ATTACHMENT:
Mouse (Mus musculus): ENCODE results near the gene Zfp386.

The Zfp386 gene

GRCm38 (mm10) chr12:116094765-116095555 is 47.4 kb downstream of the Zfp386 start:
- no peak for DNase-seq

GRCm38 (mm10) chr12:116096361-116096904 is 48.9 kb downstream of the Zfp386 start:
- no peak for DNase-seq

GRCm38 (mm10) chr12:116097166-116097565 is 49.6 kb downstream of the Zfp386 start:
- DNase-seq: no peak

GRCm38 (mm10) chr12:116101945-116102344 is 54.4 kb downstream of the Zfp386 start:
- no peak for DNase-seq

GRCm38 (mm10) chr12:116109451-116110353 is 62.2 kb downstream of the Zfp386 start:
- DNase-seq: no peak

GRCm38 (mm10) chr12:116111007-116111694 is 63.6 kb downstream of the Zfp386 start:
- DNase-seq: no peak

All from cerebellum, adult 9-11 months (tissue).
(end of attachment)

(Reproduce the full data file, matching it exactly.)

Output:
Mouse (Mus musculus): ENCODE results near the gene Zfp386.

The Zfp386 gene

GRCm38 (mm10) chr12:116094765-116095555 is 47.4 kb downstream of the Zfp386 start:
- no peak for DNase-seq

GRCm38 (mm10) chr12:116096361-116096904 is 48.9 kb downstream of the Zfp386 start:
- no peak for DNase-seq

GRCm38 (mm10) chr12:116097166-116097565 is 49.6 kb downstream of the Zfp386 start:
- DNase-seq: no peak

GRCm38 (mm10) chr12:116101945-116102344 is 54.4 kb downstream of the Zfp386 start:
- no peak for DNase-seq

GRCm38 (mm10) chr12:116109451-116110353 is 62.2 kb downstream of the Zfp386 start:
- DNase-seq: no peak

GRCm38 (mm10) chr12:116111007-116111694 is 63.6 kb downstream of the Zfp386 start:
- DNase-seq: no peak

All from cerebellum, adult 9-11 months (tissue).